Brownell, Corbin, Crum and Salovey (2011) designed a study to test the hypothesis of whether physiological satiation as measured by the gut peptide ghrelin may vary depending on the mindset in which one approaches consumption of food. On 2 occasions, a sample of 46 participants consumed a 380-calorie milkshake under the pretense of two milkshakes (indulgent and sensi-shake). Ghrelin was measured via IV blood samples at 3 time points: baseline, anticipatory and post consumption. During the first interval, researchers asked the participants to view and rate the (mislead) label of the milkshake. During the second interval, they were asked to drink and rate the shake. The mindset the participants had when they consumed the indulgent shake produced a steeper decline in ghrelin, whereas the mindset they had when they consumed the sensible shake was a flat ghrelin response. The satiety was consistent throughout with what they believed rather than the actual nutritional value. The authors concluded that the effect of food consumption on ghrelin may be psychologically mediated, and the mindset affects physiological responses to food.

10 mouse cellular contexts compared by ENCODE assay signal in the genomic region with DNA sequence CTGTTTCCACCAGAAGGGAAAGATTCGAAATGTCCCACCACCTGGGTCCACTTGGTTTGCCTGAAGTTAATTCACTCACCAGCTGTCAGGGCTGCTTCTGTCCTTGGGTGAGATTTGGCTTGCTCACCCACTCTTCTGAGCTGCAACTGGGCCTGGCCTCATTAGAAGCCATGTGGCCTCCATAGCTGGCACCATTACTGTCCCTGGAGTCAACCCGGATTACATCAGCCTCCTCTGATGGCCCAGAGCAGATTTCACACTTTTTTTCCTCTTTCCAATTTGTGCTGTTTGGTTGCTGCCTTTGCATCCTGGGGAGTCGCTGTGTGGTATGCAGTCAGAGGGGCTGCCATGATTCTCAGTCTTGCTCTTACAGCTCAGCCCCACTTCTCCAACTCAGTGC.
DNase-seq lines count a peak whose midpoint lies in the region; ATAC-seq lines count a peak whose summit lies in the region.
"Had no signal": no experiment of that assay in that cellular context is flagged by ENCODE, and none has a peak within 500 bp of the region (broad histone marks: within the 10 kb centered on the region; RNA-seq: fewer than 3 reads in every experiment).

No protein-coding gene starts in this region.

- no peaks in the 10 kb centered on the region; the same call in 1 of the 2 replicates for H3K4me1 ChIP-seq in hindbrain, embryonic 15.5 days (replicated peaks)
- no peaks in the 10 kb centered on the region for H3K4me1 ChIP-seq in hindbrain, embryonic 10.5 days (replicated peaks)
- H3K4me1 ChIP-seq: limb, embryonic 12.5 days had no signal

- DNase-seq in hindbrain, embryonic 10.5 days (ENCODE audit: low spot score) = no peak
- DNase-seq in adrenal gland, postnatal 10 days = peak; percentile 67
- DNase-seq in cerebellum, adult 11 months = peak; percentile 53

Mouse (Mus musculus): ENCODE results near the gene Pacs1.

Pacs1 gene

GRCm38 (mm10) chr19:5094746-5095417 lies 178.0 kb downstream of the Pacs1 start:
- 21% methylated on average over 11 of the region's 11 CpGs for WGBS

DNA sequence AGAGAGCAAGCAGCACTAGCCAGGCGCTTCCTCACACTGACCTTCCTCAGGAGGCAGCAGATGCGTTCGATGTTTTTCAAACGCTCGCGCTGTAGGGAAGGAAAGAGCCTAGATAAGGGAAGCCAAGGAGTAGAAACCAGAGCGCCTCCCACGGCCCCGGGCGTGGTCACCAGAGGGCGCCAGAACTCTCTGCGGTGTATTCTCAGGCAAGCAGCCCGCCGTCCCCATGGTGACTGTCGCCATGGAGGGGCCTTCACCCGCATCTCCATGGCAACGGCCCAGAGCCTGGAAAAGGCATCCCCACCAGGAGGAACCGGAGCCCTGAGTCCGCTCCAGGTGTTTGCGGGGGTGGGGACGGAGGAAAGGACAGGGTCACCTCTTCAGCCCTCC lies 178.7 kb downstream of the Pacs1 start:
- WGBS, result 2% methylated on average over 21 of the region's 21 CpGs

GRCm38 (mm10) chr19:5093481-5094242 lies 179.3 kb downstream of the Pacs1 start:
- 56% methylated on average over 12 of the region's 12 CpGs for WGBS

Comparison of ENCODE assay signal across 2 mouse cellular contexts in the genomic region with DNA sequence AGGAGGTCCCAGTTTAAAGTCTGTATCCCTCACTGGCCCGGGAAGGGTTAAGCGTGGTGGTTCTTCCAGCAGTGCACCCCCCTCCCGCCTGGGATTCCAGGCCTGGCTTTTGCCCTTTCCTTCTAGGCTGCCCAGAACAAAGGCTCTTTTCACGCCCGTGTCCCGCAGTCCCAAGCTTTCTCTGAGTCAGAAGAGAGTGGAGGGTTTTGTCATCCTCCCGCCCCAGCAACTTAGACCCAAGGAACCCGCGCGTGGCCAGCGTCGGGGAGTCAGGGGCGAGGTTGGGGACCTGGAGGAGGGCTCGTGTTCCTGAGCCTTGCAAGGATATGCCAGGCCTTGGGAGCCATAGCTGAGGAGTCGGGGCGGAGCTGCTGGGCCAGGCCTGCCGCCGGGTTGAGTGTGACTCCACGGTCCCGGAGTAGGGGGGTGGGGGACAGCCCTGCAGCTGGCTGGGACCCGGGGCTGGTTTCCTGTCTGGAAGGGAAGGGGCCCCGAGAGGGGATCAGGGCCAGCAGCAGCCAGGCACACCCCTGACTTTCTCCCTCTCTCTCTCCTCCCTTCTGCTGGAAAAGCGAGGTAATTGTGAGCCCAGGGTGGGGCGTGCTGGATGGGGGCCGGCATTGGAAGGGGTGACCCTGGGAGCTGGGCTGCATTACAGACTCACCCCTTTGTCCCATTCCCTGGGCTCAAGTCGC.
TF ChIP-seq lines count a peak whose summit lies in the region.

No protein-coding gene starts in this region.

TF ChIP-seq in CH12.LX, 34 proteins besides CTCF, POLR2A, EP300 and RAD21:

Brownell, K.D., Corbin, W.R., Crum, A.J., & Salovey, P. (2011). Mind over milkshakes: Mindsets, not just nutrients, determine ghrelin response. Health Psychology, 30, 424-429. doi: 10.1037/a0023467